Large truck wrecks can cause devastating injuries.
We respond quickly and methodically to make sure your injuries are treated, and legal issues addressed. We handle all communication and negotiations with insurance companies, letting them know that we are ready for trial if they refuse a reasonable settlement.
Common causes of commercial vehicle accidents include:
- Driver fatigue— Federal regulations limit the number of hours a driver can operate a commercial truck. We use the discovery process to demand company records that could reveal service hour violations.
- Impaired driving— For truck drivers, blood alcohol content of 0.04 percent or higher is illegal. This is a tougher standard than the one applied to most passenger vehicle operators due to the difficulty of controlling larger machines and the dangers they pose. Truck drivers might be impaired by drugs, including substances they’re using to keep them awake over a long haul.
- Unlicensed or untrained drivers— Trucking companies may not properly vet the drivers they hire, resulting in unqualified operators of heavy equipment. This level of negligence puts the public at unreasonable risk.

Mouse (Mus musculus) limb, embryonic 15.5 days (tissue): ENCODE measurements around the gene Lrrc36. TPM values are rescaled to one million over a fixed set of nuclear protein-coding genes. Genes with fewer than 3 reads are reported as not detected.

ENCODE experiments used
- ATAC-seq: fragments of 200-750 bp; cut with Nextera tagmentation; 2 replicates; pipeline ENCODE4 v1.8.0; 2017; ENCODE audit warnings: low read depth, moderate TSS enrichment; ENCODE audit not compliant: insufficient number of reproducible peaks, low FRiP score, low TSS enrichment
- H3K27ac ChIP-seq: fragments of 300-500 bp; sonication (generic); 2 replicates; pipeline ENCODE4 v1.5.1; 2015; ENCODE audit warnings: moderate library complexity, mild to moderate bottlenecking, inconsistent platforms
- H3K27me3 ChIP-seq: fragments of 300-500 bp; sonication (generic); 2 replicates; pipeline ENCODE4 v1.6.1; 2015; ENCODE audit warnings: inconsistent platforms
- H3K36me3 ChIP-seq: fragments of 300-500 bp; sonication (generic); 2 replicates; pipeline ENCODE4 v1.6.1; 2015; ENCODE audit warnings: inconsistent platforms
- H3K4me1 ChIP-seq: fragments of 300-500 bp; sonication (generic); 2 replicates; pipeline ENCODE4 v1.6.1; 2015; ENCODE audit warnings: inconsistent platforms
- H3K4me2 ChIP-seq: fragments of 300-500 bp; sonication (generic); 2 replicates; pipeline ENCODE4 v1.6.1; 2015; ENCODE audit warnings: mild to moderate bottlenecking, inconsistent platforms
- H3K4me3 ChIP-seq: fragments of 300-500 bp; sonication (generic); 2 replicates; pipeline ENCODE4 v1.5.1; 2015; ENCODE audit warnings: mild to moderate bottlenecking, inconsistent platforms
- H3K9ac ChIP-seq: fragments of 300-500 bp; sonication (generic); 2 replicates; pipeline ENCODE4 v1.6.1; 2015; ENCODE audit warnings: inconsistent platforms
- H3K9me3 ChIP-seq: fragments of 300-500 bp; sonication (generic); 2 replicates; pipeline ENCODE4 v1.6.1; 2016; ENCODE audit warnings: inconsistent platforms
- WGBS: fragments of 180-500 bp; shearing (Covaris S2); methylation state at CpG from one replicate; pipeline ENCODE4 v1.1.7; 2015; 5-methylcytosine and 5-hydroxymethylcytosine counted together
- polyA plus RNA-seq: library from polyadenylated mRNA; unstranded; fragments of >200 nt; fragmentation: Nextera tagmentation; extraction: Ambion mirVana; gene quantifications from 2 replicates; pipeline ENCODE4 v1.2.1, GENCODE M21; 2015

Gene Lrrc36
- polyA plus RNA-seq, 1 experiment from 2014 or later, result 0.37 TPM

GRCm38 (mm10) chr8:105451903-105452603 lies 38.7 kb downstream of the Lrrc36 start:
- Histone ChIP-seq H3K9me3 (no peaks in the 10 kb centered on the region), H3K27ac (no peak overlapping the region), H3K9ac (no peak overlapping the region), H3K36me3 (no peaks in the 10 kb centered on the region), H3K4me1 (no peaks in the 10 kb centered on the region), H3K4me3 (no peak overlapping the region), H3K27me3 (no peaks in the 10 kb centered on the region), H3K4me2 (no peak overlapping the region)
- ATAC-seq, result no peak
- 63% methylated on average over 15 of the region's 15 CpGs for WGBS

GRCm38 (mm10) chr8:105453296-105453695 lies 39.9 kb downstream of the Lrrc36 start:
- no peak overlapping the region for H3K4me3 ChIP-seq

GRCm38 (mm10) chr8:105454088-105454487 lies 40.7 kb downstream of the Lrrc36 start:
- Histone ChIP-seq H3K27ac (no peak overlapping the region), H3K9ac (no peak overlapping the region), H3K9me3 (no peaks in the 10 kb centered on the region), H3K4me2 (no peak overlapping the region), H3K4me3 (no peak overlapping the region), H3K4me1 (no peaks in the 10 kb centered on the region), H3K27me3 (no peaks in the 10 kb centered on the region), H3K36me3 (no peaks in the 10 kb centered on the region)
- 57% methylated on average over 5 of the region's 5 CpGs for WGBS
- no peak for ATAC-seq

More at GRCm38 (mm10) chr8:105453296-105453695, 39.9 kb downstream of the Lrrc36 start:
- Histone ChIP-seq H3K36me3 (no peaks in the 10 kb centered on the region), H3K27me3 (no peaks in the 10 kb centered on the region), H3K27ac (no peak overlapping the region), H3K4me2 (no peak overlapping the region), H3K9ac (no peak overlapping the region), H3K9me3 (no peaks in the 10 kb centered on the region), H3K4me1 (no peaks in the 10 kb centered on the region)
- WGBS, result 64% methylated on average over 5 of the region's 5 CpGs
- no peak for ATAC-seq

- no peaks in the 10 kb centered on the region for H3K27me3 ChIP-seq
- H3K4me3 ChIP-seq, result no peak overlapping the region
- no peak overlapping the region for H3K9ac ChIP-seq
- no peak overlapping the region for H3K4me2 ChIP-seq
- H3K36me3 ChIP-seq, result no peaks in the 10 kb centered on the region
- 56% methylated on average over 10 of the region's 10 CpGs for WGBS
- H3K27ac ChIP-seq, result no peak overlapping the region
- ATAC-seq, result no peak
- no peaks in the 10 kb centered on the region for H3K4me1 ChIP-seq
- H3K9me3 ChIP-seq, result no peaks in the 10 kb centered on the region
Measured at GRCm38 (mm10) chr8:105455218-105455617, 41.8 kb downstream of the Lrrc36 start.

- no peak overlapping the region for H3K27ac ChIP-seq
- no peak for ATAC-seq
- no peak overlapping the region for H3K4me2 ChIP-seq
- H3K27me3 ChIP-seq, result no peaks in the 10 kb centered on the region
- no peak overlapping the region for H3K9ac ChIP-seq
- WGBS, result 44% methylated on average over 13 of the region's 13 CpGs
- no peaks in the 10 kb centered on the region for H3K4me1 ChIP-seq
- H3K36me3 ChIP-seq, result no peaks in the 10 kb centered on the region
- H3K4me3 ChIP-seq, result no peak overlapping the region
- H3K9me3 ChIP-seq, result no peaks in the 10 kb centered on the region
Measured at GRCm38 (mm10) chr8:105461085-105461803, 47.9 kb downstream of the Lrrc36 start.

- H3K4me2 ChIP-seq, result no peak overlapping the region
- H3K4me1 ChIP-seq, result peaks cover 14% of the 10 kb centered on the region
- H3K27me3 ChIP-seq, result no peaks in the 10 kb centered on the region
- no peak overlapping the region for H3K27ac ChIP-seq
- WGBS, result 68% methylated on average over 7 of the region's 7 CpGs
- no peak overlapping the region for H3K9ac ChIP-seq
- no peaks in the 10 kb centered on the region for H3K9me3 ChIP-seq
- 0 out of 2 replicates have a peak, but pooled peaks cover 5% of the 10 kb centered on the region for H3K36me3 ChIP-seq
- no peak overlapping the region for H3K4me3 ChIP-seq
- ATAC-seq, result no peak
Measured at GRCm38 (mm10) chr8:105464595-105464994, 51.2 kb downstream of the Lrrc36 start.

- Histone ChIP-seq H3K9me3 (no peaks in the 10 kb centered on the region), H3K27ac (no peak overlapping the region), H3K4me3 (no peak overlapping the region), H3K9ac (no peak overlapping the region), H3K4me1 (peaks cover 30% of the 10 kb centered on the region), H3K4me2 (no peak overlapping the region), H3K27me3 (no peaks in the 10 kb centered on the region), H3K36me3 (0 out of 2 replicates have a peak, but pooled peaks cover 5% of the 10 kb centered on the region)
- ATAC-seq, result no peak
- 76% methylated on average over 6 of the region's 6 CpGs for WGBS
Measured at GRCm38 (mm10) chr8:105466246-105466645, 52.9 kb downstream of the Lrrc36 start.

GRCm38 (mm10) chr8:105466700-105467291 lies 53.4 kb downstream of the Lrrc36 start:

- Poor truck maintenance— The Federal Motor Carrier Safety Administration sets rules that require every trucking company to systematically inspect, maintain, and repair its fleet. Trucking companies may subcontract their maintenance to another entity which could be held liable for shoddy upkeep of equipment. But in many cases after failed inspections, the trucking companies simply order the equipment back into service without waiting for repairs to be made. A common result is brake failure which can cause a disastrous accident.
- Mechanical defects— Some truck defects stem straight from the vehicle or part manufacturer. Common mechanical defects on semi-trucks include failed brakes, blown tires and faulty hitches.
If your case involves a commercial driver of some sort, whether a delivery vehicle or a tractor-trailer, you may have two or three defendants in your case, including the driver’s employer, the company that owns the trailer, the company that loaded the vehicles, or even a parts manufacturer if the vehicle malfunctioned.